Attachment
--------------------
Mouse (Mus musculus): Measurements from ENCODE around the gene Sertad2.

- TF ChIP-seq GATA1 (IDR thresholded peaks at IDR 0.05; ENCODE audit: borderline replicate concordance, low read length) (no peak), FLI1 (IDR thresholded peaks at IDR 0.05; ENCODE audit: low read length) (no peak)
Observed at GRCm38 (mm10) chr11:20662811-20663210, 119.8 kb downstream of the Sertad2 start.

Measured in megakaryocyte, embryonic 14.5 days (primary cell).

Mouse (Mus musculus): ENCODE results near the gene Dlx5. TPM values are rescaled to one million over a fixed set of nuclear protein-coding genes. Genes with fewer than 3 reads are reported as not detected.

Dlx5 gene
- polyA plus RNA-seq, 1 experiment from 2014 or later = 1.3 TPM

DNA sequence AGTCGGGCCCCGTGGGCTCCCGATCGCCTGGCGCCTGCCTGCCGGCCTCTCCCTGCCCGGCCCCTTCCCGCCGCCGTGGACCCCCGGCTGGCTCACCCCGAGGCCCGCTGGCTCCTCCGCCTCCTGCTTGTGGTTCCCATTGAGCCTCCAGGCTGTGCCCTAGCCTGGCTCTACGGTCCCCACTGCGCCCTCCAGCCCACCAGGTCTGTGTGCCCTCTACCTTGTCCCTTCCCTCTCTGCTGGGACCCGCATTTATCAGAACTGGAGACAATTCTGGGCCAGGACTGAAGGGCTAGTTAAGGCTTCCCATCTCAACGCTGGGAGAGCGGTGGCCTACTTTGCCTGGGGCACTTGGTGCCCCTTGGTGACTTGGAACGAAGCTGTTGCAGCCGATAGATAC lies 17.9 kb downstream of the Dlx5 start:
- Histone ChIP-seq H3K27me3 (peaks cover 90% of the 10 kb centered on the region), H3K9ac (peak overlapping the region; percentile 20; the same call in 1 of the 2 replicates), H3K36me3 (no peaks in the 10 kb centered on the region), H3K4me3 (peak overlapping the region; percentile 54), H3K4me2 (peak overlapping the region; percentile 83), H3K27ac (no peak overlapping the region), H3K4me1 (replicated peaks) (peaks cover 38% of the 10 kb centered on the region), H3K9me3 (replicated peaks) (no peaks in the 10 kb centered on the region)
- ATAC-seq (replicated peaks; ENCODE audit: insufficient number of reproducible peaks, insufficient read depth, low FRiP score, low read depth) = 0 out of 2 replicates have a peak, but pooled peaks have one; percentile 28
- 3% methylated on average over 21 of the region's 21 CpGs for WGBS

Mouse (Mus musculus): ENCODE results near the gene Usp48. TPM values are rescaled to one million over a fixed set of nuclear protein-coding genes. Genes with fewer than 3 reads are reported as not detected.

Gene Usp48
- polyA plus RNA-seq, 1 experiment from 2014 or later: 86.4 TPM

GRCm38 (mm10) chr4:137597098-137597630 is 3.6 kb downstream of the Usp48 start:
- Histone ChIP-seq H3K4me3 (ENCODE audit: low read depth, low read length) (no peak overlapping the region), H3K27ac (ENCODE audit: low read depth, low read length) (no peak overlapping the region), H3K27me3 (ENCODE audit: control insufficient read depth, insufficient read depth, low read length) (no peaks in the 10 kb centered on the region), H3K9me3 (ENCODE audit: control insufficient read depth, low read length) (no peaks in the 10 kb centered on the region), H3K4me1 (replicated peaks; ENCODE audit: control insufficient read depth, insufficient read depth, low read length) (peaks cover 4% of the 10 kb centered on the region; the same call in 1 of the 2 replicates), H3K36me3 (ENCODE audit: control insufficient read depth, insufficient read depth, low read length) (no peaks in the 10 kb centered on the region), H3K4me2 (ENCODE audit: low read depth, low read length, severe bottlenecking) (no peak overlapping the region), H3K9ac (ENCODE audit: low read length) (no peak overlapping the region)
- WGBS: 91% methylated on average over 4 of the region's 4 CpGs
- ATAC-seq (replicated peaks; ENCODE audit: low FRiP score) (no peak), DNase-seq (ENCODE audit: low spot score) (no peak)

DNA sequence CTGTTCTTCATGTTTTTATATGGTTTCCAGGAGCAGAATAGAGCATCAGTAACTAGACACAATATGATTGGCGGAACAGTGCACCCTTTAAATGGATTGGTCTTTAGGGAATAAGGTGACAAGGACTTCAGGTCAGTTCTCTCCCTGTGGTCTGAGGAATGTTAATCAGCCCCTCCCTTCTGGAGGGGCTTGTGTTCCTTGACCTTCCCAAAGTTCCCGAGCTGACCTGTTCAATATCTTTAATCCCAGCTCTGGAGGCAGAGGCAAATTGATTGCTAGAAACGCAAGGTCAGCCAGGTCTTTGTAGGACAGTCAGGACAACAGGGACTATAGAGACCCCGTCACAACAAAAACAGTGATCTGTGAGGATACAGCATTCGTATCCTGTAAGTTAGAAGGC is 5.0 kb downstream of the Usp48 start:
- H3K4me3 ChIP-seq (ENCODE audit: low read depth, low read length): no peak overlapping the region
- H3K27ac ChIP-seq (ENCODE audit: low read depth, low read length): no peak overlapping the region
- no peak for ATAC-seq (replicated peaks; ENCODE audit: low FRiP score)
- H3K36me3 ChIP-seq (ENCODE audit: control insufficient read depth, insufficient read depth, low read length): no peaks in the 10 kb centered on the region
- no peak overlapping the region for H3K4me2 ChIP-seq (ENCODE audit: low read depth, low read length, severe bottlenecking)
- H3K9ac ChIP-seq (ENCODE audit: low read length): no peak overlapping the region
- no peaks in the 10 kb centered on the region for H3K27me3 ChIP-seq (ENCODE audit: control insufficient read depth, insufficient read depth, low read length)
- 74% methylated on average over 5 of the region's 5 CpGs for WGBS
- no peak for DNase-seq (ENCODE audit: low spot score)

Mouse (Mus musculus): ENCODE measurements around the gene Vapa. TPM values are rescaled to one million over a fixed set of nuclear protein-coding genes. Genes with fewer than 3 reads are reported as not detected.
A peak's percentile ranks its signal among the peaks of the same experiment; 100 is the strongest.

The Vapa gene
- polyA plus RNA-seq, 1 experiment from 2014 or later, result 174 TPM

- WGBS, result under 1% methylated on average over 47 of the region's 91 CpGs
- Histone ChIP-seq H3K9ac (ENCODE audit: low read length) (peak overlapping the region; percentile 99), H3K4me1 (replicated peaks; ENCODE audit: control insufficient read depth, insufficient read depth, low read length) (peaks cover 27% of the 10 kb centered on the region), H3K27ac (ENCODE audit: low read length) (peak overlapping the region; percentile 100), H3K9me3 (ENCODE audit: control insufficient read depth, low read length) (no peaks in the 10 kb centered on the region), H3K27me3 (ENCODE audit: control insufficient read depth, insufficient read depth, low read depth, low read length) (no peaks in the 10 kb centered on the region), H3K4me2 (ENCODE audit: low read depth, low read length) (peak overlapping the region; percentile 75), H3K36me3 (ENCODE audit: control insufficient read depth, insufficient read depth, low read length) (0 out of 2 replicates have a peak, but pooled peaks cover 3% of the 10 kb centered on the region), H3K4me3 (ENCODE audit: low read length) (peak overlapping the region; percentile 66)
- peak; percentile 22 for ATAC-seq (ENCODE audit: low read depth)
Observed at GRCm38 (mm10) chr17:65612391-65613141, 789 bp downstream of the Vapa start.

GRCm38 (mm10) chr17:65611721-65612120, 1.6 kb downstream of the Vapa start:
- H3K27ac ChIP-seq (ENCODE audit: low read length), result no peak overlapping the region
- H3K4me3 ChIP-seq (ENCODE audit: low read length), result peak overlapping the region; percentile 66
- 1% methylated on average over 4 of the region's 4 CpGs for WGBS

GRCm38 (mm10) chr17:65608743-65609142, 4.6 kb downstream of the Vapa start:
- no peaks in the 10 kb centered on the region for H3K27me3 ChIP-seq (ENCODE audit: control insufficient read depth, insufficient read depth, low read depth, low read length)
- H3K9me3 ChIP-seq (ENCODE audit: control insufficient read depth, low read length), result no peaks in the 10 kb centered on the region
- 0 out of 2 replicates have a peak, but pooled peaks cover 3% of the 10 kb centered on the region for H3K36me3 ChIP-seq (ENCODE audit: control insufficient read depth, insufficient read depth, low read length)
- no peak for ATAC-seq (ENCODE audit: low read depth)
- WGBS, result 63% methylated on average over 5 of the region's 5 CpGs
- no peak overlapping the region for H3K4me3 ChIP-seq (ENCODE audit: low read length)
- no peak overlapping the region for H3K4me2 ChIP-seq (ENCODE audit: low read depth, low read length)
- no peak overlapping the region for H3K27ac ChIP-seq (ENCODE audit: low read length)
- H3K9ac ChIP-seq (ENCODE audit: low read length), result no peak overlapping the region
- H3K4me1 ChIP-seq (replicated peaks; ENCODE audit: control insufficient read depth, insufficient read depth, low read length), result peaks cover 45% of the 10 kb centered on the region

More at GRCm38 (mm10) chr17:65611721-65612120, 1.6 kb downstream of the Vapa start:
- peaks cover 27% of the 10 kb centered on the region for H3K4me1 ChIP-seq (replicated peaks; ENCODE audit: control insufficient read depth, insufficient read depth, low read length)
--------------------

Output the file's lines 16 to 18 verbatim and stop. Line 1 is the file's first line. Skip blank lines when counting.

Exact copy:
- Histone ChIP-seq H3K4me3 (ENCODE audit: low read depth, low read length) (no peak overlapping the region), H3K27ac (ENCODE audit: low read depth, low read length) (no peak overlapping the region), H3K27me3 (ENCODE audit: control insufficient read depth, insufficient read depth, low read length) (no peaks in the 10 kb centered on the region), H3K9me3 (ENCODE audit: control insufficient read depth, low read length) (no peaks in the 10 kb centered on the region), H3K4me1 (replicated peaks; ENCODE audit: control insufficient read depth, insufficient read depth, low read length) (peaks cover 4% of the 10 kb centered on the region; the same call in 1 of the 2 replicates), H3K36me3 (ENCODE audit: control insufficient read depth, insufficient read depth, low read length) (no peaks in the 10 kb centered on the region), H3K4me2 (ENCODE audit: low read depth, low read length, severe bottlenecking) (no peak overlapping the region), H3K9ac (ENCODE audit: low read length) (no peak overlapping the region)
- WGBS: 91% methylated on average over 4 of the region's 4 CpGs
- ATAC-seq (replicated peaks; ENCODE audit: low FRiP score) (no peak), DNase-seq (ENCODE audit: low spot score) (no peak)